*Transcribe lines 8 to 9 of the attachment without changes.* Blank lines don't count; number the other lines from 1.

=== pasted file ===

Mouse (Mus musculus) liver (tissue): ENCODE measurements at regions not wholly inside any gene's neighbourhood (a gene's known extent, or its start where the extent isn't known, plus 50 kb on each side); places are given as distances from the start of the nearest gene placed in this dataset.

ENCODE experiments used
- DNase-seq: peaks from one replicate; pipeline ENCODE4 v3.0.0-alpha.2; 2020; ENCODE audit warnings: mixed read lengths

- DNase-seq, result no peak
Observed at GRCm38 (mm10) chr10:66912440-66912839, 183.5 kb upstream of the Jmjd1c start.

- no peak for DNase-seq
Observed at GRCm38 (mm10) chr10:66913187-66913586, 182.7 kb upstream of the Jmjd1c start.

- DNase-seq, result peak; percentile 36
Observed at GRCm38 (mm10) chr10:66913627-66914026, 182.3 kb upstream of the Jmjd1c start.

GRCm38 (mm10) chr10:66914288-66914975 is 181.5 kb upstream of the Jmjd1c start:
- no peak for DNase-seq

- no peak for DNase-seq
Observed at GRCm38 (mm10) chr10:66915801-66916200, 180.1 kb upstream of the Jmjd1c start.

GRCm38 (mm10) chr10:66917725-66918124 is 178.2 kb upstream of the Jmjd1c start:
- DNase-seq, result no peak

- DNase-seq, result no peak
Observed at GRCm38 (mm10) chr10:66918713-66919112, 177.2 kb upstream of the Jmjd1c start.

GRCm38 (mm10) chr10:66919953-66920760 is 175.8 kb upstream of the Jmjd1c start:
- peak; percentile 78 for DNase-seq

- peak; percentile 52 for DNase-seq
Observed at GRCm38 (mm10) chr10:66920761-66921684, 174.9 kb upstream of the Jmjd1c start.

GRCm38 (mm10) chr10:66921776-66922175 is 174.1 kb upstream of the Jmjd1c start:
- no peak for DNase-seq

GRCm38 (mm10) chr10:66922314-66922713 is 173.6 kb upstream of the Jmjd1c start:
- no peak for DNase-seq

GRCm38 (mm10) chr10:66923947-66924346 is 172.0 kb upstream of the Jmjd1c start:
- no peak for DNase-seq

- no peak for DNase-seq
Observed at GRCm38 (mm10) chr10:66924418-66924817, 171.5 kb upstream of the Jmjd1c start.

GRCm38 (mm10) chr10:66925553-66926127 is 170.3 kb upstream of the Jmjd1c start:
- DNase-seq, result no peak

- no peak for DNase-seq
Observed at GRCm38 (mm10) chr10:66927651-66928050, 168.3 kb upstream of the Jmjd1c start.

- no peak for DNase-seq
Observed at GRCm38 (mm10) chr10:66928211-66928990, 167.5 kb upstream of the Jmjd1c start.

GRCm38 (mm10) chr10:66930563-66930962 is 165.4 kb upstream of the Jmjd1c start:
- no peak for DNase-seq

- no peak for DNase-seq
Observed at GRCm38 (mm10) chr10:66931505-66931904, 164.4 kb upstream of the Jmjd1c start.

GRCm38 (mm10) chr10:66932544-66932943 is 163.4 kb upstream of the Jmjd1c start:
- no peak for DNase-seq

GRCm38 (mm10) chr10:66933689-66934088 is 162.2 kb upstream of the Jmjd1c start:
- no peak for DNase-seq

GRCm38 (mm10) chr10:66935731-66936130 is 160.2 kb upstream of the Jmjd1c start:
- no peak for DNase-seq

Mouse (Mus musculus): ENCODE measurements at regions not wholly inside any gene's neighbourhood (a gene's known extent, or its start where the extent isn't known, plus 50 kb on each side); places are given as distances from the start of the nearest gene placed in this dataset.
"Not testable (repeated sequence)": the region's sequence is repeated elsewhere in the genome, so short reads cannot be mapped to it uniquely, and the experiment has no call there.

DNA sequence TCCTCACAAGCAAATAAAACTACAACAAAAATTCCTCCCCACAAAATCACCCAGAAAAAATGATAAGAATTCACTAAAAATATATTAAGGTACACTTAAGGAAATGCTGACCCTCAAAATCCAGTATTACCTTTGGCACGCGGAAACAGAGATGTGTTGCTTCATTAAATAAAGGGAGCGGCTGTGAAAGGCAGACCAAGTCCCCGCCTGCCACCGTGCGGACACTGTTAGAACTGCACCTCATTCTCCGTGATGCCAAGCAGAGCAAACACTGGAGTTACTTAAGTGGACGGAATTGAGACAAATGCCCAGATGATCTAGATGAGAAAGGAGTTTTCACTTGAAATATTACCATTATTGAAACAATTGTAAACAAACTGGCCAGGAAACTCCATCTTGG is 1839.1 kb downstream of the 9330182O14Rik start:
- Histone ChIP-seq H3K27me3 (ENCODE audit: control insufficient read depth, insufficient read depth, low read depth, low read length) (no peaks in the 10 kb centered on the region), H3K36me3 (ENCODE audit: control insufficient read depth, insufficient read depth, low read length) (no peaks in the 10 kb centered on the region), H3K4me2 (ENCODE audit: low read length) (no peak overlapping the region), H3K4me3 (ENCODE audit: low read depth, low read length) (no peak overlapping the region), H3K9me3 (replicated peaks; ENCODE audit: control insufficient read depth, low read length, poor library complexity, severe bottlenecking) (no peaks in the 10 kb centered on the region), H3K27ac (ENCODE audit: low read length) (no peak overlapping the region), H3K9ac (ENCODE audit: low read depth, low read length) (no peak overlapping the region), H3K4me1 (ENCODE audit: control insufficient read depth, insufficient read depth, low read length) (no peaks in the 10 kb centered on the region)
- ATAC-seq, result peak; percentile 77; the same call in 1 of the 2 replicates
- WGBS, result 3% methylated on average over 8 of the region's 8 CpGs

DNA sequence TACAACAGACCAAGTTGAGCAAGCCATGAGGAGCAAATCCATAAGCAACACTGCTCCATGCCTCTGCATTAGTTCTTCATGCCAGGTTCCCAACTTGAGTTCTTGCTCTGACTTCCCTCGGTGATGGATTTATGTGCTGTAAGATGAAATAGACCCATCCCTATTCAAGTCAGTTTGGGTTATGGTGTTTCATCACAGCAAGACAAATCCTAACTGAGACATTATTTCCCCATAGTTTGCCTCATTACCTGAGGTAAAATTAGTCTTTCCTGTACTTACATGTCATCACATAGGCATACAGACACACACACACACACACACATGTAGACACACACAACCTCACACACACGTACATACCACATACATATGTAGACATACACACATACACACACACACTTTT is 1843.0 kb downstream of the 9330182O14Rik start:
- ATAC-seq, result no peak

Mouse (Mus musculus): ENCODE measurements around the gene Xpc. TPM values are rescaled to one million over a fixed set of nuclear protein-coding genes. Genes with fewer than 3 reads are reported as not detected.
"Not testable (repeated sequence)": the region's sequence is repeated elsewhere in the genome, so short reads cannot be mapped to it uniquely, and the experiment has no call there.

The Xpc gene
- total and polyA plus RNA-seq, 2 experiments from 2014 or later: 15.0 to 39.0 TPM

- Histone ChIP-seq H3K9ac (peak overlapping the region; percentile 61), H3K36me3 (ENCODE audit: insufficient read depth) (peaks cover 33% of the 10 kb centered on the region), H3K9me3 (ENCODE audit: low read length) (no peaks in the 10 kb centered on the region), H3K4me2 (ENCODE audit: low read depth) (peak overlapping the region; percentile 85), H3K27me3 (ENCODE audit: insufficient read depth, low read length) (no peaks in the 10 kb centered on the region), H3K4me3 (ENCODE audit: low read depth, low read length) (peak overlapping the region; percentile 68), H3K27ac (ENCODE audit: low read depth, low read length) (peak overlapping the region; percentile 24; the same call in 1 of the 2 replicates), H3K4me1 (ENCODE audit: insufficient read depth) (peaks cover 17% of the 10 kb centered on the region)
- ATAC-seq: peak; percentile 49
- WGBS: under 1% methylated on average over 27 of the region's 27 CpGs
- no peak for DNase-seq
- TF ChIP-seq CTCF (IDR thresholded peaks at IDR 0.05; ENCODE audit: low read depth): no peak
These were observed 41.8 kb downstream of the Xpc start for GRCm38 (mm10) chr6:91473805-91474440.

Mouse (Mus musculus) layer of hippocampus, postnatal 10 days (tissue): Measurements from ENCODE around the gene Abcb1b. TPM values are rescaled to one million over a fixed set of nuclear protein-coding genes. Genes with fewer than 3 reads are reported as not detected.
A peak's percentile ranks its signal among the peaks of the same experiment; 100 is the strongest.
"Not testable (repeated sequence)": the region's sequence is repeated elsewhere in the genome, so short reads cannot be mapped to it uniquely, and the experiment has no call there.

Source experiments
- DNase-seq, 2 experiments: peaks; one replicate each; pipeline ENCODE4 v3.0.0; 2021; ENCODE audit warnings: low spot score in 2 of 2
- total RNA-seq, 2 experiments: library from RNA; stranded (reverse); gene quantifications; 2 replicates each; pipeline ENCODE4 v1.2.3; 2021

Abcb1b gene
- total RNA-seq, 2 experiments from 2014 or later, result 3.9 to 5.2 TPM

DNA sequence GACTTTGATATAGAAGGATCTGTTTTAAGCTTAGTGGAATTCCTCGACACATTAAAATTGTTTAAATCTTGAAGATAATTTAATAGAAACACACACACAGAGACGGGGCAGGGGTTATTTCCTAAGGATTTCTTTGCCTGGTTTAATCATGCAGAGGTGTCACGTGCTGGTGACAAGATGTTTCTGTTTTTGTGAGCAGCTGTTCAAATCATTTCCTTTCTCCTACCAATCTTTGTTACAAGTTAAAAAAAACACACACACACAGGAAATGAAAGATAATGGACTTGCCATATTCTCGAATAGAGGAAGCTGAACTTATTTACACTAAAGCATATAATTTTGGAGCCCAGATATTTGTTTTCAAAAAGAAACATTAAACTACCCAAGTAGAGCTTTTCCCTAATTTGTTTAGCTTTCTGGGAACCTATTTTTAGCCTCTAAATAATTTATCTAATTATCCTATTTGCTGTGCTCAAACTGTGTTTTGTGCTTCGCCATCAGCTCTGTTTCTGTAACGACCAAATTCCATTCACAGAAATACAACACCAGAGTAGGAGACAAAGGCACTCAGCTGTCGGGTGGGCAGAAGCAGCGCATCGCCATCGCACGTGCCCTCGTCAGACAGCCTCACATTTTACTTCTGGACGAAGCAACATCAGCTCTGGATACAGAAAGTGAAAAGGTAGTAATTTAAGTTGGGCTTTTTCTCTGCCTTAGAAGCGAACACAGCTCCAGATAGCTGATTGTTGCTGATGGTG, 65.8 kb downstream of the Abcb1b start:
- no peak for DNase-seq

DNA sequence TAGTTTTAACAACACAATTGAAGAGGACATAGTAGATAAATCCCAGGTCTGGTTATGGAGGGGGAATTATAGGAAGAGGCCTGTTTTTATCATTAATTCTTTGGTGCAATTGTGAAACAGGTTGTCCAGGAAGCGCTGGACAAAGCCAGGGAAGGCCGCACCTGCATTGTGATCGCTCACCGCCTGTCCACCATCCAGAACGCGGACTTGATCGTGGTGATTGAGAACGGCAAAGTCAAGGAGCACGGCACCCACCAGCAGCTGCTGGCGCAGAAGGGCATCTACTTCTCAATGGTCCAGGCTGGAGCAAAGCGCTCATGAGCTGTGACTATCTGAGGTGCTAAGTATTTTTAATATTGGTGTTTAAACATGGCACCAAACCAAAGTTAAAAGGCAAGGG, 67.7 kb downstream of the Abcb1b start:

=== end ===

- DNase-seq, result peak; percentile 36
Observed at GRCm38 (mm10) chr10:66913627-66914026, 182.3 kb upstream of the Jmjd1c start.